As most know who have been following the race, the result of the special election in New York’s congressional district 23 was that the Conservative candidate, Doug Hoffman lost in a safe Republican seat to Democrat Bill Owens, even though the official Republican candidate, Dede Scozzafava, had withdrawn. At first sight, this ‘civil war’ among the right bodes poorly for conservative chances in 2010 and beyond.
But I contend that in the long run it bodes extremely well for conservatism. For what the events of NY 23 show is that a grass-roots conservative movement has developed in the US that is separate and distinct from the Republican Party.
This is good because, for an ideology to progress, it needs both partisan and nonpartisan wings. The partisan wing - a political party – is needed for the obvious reason that they are the ones who will enact the agenda. But a nonpartisan wing – the ‘movement’ – is also just as necessary. This is because a politician’s most important priority is re-election, not issues.
The movement is important because the popularity of issues with the electorate changes over time. When an issue, say deregulation, is popular, the conservative politician is happy to embrace it. But when it is unpopular, he will, in the interest of self-preservation, drop it like a hot potato. This is where the movement comes in. The movement advances the issue in good times and defends it in bad times. In the long run, one of the biggest factors in getting a policy adopted and accepted by society is persistence. Movements do persistence well, politicians don’t.
While the politician cares very deeply about who gets to be driven around in the ministerial limo, the movement doesn’t care at all about that. The movement cares about issues and principles. It doesn’t care which party affects the desired changes. In fact, a right wing leader of a left wing party can sometimes be preferable to a left wing leader of a right wing party. One movement that ‘gets’ this is the NRA. If both candidates in an election race are pro-gun, the NRA doesn’t get involved. Ditto if both are anti-gun. They don’t have a dog in those fights. But if the Republican is pro-gun and the Democrat is anti-gun, the NRA will step in. But - and this sometimes happens – if the Democrat is pro-gun and the Republican is anti-gun, then the NRA will support the Democrat over the Republican. That is because the NRA is pro-gun not pro-Republican.
The possession of a ‘movement’ is an advantage that the left long held over the right – until recently. The Democrats were always kept faithful to their left wing principles by a constellation of left wing activist groups. With the exception of the NRA and anti-abortion groups, the Republicans aren’t kept in line by anyone, which is why GOP politicians tend to start out conservative and drift leftwards in the time they spend in Washington.
With the rise of the conservative and libertarian blogosphere, talk radio and the tea party movement, this is changing. There is now a force out there to keep the GOP true to its small government principles. The mainstream media, obsessed with trying to paint the Tea Partiers as the activist wing of the Republican Party, have completely missed this critical development. A number of Republican politicians who supported the stimulus bill were booed when they tried to speak at Tea Parties over the summer. It was the same Tea Partiers who pushed the stimulus-loving Arlen Specter out of the GOP. And of course, it was the conservative movement who revolted when the unprincipled backroom boys in the New York Republican Party decided that a RINO, who was well to the left of her Democrat opponent, be the GOP candidate in NY 23.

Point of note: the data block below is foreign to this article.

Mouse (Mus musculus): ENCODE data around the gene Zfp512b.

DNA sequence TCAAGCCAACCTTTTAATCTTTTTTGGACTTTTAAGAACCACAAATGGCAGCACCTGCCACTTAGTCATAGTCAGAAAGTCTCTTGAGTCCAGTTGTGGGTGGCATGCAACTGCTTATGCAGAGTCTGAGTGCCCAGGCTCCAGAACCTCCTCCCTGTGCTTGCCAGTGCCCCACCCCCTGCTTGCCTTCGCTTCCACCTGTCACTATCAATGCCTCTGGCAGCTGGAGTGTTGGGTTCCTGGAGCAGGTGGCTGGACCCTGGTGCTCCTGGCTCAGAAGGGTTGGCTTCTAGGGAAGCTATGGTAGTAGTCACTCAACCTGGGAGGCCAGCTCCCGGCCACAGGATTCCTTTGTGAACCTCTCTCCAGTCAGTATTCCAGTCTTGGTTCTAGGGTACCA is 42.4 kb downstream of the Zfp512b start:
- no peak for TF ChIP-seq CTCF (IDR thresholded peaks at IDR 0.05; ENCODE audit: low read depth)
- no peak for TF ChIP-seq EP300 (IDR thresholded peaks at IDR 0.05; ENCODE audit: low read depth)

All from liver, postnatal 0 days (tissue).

In the short run, this situation can create problems. Arlen Specter’s vote would have been nice to have now that Obamacare is entering the Senate. And it would have been good to see a Republican elected to NY 23. But it is much more important for the Republican Party to respect conservative principles. In the long run, not only will this result in many more conservative policies being implemented, it will also result in more electoral success for the GOP.
The reason for the GOP’s decline in 2006 and 2008 was that they strayed too far away from their roots. The Republican dominated Congress passed the free speech threatening McCain Feingold campaign finance reform bill. It also passed pharmacare and the No Child Left Behind Act. And it also tried to amnesty illegal aliens. Republicans also failed to reign in the Community Reinvestment Act, at a time when they held the Presidency and both houses of Congress, which was the central cause of the 2008 financial meltdown. They failed to act because unprincipled party strategists thought ‘affordable housing’ was a winner of an issue. So how much of a winner do they think it is it now? Republican congresscritters also became addicted to pork, resulting in things like Ted Steven’s famous Bridge to Nowhere.
None of this would have happened if the Republicans in Washington had not been corrupted by expediency and a go-along-to-get-along attitude. In all probability, if a conservative movement had existed all along to keep them honest, the Republicans might have remained in power to this day.